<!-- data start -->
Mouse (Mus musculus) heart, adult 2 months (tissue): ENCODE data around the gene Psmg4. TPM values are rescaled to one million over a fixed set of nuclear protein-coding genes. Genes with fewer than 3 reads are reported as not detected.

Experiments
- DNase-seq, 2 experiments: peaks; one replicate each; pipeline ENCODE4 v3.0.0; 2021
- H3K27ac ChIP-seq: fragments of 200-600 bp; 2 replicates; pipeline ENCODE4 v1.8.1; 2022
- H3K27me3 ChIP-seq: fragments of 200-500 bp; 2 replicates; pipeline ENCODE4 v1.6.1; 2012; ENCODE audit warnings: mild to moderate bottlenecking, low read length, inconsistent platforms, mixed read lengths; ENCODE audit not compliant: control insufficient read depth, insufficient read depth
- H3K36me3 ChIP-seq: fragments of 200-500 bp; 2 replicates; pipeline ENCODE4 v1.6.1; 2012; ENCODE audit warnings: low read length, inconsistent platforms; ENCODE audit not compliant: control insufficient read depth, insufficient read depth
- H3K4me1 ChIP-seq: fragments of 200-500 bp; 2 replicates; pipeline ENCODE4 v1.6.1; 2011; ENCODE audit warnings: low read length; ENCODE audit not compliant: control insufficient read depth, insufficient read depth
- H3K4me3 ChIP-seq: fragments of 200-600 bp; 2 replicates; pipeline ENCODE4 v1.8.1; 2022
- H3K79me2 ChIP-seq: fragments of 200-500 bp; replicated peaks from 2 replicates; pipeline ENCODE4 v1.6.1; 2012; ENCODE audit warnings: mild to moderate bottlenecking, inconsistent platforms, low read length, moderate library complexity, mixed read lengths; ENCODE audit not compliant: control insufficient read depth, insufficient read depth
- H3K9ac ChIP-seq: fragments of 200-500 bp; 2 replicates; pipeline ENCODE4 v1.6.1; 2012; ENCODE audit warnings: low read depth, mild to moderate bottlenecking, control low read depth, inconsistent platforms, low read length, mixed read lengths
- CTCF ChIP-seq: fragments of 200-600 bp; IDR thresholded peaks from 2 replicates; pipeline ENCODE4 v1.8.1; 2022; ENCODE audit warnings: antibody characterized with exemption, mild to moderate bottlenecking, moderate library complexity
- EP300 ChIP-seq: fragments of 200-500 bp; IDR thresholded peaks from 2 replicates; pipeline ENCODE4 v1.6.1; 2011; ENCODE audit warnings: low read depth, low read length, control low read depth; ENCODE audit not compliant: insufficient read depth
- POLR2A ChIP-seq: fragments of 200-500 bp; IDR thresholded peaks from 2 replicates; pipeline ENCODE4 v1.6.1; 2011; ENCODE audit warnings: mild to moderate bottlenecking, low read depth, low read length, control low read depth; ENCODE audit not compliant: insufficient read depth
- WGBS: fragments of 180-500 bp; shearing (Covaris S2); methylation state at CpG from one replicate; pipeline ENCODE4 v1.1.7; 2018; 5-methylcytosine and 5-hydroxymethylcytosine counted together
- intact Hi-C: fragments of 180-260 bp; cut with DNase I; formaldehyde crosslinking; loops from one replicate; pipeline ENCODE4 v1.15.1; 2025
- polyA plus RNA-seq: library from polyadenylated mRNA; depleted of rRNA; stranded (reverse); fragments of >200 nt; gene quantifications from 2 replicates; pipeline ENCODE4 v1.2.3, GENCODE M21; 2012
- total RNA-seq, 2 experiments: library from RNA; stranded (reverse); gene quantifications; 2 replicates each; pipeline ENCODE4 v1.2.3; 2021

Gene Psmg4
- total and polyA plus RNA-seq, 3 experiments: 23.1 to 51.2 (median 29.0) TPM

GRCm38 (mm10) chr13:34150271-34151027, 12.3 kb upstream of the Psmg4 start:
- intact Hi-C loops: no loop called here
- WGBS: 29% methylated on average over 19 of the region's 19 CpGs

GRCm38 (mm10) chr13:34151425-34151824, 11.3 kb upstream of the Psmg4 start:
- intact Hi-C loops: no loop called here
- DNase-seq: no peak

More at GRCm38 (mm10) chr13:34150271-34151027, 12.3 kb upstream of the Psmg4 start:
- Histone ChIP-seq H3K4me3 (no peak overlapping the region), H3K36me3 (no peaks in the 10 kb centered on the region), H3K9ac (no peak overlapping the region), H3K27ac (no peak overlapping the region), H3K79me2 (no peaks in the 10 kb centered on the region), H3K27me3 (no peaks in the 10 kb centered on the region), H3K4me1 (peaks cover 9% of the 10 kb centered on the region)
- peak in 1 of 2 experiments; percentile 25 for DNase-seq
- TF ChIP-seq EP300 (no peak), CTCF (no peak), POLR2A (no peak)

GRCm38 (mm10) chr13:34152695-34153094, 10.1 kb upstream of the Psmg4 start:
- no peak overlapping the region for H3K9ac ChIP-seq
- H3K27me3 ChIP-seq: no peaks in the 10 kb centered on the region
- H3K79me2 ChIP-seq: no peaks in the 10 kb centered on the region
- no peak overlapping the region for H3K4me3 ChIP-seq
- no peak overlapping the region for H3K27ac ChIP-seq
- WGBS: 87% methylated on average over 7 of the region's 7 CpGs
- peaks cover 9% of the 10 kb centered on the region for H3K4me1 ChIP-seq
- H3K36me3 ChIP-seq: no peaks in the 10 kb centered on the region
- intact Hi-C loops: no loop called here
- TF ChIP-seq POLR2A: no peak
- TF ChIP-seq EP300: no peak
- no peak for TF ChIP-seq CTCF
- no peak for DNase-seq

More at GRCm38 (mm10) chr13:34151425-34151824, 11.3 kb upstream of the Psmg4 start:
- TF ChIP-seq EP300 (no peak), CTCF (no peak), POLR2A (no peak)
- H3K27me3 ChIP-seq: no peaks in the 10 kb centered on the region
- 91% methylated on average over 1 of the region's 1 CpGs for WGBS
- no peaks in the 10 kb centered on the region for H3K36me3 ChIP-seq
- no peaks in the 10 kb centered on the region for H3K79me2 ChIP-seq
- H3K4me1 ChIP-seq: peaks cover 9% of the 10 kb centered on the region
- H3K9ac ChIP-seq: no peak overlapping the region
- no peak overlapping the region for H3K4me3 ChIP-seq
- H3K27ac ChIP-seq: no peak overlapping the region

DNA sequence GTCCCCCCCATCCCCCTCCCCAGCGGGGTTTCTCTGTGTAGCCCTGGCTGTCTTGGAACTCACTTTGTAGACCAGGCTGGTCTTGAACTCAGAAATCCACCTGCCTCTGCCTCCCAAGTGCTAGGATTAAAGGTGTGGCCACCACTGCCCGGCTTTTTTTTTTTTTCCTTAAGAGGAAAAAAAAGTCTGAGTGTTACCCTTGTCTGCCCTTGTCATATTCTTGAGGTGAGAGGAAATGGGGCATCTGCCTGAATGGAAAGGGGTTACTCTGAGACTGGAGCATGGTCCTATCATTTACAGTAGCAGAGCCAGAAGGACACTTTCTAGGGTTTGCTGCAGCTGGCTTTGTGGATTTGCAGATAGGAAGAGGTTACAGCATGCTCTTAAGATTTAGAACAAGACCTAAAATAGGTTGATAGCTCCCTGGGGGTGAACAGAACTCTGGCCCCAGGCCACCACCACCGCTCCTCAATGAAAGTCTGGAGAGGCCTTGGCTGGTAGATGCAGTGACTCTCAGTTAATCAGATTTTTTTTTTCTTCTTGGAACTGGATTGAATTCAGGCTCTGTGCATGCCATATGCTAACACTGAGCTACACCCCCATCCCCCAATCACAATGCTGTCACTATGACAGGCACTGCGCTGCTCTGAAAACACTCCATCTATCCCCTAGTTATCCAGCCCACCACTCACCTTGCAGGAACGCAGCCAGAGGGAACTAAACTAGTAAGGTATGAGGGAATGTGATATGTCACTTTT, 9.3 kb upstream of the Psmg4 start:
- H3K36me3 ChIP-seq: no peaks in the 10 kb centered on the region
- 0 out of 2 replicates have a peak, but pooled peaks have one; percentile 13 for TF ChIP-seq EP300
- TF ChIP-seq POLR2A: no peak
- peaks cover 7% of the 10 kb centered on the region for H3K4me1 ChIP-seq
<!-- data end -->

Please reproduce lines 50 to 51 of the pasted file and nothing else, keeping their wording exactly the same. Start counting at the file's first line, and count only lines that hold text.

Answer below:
- H3K4me1 ChIP-seq: peaks cover 9% of the 10 kb centered on the region
- H3K9ac ChIP-seq: no peak overlapping the region